Someday, you may have to say goodbye to rides to the airport in humdrum Toyota Camrys and Honda Accords. Kia’s futuristic electric vans have won over their first customer: Uber. 

The two companies announced last week that they’ve signed a memorandum of understanding to use Kia’s upcoming “Platform Beyond Vehicle” (PBV) vans as ride-hailing vehicles. It’s a win-win; Uber aims to use exclusively zero-emission vehicles by 2040, and Kia needs buyers for the new family of commercial models coming in 2025

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Uber and Kia make an EV deal

Uber wants to transition its entire fleet to electric vehicles by 2040. A new line of Kia vans could help make that happen. 

Kia announced the line of toaster-shaped PBV models at CES last week. The idea is to offer several different vehicle types—robotaxis, delivery vans, pickup trucks (potentially)—that all use a shared platform and driver compartment, simplifying manufacturing. The medium-sized PV5 will be Kia’s first offering, followed by larger and smaller variants. 

Gallery: Kia Platform Beyond Vehicle (PBV) Gallery

Together, Kia and Uber will “identify optimal specifications for PBV models” and develop “PBVs tailored to the needs of drivers that use the Uber platform,” the companies said. The announcement was light on specifics about what that ride-hailing vehicle could look like but did mention “interactive rear seat entertainment systems” as a potential feature.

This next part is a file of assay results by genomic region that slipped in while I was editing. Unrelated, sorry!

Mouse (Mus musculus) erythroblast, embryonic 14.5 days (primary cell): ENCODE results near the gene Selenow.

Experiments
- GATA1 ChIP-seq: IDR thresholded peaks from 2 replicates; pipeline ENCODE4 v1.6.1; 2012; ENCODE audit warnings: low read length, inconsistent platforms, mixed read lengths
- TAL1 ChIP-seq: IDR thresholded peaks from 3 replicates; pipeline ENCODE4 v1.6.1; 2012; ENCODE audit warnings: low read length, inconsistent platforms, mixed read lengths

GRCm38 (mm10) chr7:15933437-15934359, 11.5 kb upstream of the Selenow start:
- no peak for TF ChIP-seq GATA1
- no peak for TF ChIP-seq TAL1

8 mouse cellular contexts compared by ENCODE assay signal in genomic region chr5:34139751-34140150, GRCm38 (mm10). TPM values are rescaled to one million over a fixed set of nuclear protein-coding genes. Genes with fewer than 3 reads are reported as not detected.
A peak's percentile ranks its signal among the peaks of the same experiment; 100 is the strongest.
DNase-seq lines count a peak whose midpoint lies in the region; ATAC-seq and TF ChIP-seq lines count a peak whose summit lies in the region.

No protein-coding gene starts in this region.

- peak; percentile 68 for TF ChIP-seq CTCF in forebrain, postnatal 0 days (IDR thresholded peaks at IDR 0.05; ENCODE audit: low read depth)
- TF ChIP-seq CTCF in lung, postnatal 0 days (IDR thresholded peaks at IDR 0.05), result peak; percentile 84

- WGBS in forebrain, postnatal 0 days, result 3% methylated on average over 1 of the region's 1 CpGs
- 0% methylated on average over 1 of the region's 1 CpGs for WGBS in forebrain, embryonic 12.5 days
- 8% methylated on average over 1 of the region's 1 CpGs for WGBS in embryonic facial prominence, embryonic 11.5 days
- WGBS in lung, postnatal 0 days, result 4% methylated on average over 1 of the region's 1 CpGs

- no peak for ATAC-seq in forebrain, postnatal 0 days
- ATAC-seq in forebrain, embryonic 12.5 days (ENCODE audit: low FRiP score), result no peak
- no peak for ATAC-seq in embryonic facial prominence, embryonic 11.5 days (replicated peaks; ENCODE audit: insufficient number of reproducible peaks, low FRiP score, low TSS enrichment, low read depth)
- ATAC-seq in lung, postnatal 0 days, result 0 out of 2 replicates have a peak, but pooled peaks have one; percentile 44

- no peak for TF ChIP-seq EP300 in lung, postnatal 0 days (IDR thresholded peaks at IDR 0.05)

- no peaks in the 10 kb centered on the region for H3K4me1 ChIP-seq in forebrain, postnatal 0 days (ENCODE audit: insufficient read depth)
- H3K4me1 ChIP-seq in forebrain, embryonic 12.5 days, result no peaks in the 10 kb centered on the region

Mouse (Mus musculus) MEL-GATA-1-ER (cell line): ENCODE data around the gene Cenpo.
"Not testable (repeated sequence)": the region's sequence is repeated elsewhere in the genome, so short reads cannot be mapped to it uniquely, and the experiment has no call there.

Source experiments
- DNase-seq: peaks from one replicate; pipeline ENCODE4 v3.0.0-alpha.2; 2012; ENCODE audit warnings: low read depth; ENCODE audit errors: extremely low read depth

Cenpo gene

The PV5 concept that Kia trotted out at CES showcased another feature that could prove useful for Uber drivers and riders: a TV-sized screen embedded in its front bumper. Flashing a rider’s name or a specific code could take the guesswork out of hopping into the right car. 

One potential hurdle here: Uber doesn’t provide vehicles for its drivers, who are independent contractors. That complicates its whole plan to clean up its fleet, which it's doing as regulations restricting the sale and use of petrol-powered vehicles intensify around the globe. The companies say they’re working on ways to reduce the up-front cost of buying a PV5 and are exploring solutions like a battery subscription option. (An EV's battery is typically its most expensive single component.)

Down the line, Kia plans to introduce a sensor-covered PV5 that would serve as a robotaxi for Motional, a joint venture between Hyundai Motor Group (Kia’s parent company) and Aptiv (an automotive supplier).

Contact the author: tim.levin@insideevs.com